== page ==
Category Archives: Meetings

Update on videos of lectures and talks

Videos of talks at Fields Institute

The videos of my three talks in the distinguished lecture series at the Fields Institute are now online and can be found here.

In particular, the first talk, entitled Dan-Virgil Voiculescu: visionary operator algebraist and creator of free probability theory, was a talk for a public audience and gives not only a bit of information on Dan Voiculescu, but also a very high level idea of what free probability is all about. And it also has some movie references …

Videos of lecture series “Non-commutative distributions”

The course on “Non-commutative distributions” has now finished; all 20 lectures are online and can be found on our video platform. My hand-written notes for the classes can be found here.

Focus Program on Applications of Noncommutative Functions; Featuring a Celebration Banquet for Dan Voiculescu’s 70th Birthday

Today started the Focus Program on Applications of Noncommutative Functions at the Fields Institute in Toronto. There will be two workshops: this week on the “Developments and Technical Aspects of Free Noncommutative Functions” and next week on “Applications to Random Matrices and Free Probability of Free Noncommutative Functions”. Both workshops look interesting to me; unfortunately I will miss most of the first one as I will fly only on Wednesday to Toronto.

I will give a series of three talks on the relation between free probability and random matrices. The first talk will be quite general and is also intended for a public academic audience. Its main purpose is to celebrate the 70th birthday of Dan Voiculescu by giving an idea of Dan’s achievements and of free probability theory. The talk and the banquet will be on the very day of Dan’s birthday.

Free Activities in Montreal, Week 4 and Conclusion

Week 4

The second workshop “Free Probability: the applied perspective”, in the last week of the program, had its focus on more applied directions. In recent years, it has become apparent that free probability, with its tools for calculating the eigenvalue distribution of random matrices or dealing with outliers, might have quite some impact for questions in applied subjects like: physics, statistics, wireless communications, or machine learning. Many of the talks during the second workshop addressed such issues and showed this surprising arch of free probability from the abstract to the very applied: we saw three vignettes on free probability and statistics; heard about a new theory for sketching in linear regression; and learned about free probability for deep learning.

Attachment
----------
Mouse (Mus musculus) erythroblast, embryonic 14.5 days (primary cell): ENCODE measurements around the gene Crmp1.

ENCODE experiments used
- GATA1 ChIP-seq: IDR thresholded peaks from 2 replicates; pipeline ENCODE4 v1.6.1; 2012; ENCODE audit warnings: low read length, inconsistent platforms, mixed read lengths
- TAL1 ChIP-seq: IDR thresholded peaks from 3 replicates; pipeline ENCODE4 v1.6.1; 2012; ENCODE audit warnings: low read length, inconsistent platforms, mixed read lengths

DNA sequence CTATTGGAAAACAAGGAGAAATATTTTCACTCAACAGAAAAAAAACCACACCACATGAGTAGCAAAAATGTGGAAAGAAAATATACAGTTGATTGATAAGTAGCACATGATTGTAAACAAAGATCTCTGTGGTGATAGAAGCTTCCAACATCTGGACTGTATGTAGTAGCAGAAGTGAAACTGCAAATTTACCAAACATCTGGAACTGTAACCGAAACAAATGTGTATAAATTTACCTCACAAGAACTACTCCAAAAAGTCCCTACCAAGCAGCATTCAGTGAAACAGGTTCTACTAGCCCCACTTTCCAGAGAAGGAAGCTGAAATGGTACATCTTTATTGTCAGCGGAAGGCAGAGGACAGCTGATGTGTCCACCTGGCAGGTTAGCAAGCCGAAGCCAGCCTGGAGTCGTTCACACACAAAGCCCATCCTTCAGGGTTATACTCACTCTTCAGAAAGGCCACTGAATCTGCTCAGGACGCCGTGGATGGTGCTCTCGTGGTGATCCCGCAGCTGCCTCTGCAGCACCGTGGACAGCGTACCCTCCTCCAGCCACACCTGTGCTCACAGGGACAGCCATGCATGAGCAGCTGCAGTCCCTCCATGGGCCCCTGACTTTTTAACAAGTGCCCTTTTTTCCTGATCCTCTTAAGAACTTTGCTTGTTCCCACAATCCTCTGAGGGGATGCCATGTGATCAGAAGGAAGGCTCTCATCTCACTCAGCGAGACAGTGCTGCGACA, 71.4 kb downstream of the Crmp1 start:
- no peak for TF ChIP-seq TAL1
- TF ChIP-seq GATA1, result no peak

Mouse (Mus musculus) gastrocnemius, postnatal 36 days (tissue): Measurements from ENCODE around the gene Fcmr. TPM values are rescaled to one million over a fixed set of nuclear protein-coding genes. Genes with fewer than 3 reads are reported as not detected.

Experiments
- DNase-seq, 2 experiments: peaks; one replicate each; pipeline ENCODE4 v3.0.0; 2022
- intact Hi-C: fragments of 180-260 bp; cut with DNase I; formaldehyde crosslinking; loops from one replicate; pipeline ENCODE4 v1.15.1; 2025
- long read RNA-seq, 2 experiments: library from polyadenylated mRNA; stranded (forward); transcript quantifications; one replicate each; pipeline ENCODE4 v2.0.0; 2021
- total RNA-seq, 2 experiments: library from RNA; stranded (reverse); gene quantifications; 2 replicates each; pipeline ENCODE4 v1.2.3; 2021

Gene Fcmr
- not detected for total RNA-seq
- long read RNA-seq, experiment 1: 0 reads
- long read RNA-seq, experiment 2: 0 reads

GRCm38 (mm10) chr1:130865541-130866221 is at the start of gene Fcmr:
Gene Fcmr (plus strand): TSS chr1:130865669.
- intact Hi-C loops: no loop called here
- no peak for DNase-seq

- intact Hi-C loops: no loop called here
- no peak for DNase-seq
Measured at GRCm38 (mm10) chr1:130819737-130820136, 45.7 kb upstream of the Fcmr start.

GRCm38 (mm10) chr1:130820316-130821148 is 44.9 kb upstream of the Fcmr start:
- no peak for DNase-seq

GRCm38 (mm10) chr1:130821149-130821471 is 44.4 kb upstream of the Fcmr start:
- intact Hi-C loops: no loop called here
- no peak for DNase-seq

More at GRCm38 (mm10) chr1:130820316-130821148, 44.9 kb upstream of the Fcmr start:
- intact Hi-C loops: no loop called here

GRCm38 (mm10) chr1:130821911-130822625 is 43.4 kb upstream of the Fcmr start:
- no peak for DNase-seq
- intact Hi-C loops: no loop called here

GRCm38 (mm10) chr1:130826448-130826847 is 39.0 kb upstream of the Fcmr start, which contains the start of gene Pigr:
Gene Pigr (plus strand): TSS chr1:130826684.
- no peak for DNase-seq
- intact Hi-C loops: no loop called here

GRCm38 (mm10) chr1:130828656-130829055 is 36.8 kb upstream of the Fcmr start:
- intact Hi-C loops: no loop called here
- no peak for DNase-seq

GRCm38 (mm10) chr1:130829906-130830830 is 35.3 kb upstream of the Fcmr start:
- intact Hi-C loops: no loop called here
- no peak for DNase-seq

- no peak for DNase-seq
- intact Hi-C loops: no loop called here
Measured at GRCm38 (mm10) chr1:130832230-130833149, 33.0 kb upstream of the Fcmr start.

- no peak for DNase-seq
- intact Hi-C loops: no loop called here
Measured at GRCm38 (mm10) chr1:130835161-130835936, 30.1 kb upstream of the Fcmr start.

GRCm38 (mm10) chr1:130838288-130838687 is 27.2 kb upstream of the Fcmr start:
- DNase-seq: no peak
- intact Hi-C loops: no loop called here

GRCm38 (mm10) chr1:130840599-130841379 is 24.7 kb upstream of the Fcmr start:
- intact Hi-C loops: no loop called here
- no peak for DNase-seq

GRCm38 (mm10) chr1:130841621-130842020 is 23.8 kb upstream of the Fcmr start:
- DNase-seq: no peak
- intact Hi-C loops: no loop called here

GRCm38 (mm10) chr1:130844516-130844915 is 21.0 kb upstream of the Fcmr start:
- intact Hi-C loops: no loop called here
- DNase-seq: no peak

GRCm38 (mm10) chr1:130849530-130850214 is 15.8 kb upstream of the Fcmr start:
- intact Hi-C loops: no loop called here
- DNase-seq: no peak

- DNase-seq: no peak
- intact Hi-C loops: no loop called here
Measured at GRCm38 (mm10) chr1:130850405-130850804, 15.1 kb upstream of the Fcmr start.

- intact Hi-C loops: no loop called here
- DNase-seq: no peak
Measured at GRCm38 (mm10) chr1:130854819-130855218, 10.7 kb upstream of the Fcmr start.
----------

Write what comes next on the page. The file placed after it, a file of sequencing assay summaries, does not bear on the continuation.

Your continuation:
Conclusion

Apart from the exciting and surprising new connections and directions of free probability, there were also a couple of talks which presented new important results per se, creating a lot of discussions and potentially new collaborations. Just to mention a few, the talks “The free field meets free probability theory” by Mai and “The atoms of the free additive convolution of two operator-valued distributions” by Belinschi gave qualitatively new results about one of the hard problems of the analytic theory of free probability, namely the absence or the possible occurrence of atoms for various functions in non-commuting variables. The talk “Traffic independence and freeness over the diagonal” by Cebron highlighted important progress in the theory of traffic independence, by relating the up to now quite combinatorial theory to analytic tools from operator-valued freeness, and thus opening a quite new direction for this important concept. Another impressive advance, on the notoriously difficult task of calculating Brown measure, was presented in the talk “The Brown measure of free multiplicative Brownian
motion” by Kemp.

I think that the whole program on free probability at the CRM was a big success. In particular, the attendance of many young researchers, often for the whole month or a substantial part of it, and the many lively discussions in the seminar rooms and halls of the Pavillon Aisenstadt, following the talks or signalling ongoing or new collaborations, showed clearly that the subject is still very vibrant and full of new ideas. I am quite optimistic about the future of free probability theory.

Free Activities in Montreal, Week 3

Our one-month program on New Developments in Free Probability and Applications has started. After a one-week workshop on the more theoretical side, there will be now two weeks of introductions and survey talks, as well as seminar talks, before we finish with another workshop on the (potential) applications of free probability.

Here is the schedule of talks for week 3, featuring in particular two of the three Aisenstadt Chair talks of Alice Guionnet. The first of those is intended for a general public, see also the CRM website. The third Aisenstadt Chair talk will be the opening talk of the second workshop.